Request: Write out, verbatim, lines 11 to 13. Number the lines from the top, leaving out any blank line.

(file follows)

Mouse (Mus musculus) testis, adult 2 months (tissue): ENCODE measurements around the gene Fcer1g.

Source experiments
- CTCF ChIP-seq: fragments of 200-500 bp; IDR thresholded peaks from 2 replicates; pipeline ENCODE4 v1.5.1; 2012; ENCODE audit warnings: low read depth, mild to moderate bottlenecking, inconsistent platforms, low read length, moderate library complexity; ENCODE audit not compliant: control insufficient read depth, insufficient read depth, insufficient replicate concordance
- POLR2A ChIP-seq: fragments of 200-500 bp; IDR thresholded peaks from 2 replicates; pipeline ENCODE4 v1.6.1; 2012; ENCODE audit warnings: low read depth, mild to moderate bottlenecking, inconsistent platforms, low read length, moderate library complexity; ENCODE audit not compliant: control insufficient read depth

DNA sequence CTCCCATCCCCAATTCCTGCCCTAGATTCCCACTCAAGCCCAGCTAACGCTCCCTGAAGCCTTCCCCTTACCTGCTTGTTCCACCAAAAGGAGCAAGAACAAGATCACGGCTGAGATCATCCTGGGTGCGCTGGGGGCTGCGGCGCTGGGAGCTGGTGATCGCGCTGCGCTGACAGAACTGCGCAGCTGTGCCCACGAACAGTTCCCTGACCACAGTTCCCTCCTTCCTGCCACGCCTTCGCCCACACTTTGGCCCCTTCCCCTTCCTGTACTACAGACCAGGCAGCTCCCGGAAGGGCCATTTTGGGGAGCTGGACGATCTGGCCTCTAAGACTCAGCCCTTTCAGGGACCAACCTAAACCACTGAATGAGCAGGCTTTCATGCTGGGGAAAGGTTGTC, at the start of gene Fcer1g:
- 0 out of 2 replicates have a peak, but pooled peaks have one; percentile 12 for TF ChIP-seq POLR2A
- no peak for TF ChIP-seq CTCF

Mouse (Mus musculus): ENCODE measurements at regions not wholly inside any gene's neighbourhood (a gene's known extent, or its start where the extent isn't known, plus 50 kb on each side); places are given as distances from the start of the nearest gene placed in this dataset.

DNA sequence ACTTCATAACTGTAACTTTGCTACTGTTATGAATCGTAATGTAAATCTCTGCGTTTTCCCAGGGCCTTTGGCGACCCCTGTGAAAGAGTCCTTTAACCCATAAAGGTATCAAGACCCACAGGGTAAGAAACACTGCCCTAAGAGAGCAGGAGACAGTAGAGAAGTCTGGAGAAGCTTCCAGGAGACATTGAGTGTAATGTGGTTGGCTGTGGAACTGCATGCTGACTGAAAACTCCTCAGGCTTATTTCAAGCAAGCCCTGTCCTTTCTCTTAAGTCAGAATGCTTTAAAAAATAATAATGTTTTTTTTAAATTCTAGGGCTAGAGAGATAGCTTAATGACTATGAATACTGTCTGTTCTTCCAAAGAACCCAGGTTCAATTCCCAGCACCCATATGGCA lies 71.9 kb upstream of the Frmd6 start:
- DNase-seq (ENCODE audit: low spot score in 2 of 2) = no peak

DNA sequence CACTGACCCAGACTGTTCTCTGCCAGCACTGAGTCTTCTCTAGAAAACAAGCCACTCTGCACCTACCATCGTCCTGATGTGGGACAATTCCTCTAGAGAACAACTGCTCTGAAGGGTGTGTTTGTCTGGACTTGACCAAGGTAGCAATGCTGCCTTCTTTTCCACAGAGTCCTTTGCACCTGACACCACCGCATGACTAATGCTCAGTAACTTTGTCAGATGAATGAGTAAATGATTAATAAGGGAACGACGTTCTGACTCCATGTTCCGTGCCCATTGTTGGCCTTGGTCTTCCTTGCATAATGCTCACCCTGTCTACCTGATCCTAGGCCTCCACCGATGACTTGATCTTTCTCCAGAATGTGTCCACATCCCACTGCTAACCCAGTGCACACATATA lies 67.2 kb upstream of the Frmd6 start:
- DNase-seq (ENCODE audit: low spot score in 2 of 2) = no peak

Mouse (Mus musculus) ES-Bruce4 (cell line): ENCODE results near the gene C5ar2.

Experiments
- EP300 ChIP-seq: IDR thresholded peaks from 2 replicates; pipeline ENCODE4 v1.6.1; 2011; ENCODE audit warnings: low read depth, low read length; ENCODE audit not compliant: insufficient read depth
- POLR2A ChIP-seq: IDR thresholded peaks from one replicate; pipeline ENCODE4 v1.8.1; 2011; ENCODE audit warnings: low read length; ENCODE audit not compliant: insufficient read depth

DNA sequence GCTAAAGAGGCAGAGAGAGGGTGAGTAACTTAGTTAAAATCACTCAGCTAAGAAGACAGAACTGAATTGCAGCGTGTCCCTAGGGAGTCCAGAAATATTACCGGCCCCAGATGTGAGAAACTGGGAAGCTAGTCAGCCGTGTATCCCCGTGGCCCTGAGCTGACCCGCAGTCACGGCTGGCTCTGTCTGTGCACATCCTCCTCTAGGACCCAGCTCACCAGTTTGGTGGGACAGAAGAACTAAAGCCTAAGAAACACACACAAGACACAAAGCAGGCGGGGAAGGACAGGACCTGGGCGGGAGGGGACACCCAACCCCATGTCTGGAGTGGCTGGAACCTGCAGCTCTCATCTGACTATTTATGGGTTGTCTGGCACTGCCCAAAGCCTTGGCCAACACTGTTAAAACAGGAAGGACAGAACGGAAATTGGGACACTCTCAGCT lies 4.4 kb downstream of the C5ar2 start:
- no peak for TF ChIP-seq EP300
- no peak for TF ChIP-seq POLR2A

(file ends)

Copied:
DNA sequence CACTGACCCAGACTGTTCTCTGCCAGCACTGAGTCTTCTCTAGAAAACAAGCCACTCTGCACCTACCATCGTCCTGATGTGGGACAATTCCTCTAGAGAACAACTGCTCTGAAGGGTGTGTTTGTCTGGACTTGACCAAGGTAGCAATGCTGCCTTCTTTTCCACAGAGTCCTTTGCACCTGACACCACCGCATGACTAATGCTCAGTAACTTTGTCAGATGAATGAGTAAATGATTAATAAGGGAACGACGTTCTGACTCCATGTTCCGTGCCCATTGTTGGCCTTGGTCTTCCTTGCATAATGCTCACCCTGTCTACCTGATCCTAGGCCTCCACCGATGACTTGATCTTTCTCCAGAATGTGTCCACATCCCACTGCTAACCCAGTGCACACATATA lies 67.2 kb upstream of the Frmd6 start:
- DNase-seq (ENCODE audit: low spot score in 2 of 2) = no peak

Mouse (Mus musculus) ES-Bruce4 (cell line): ENCODE results near the gene C5ar2.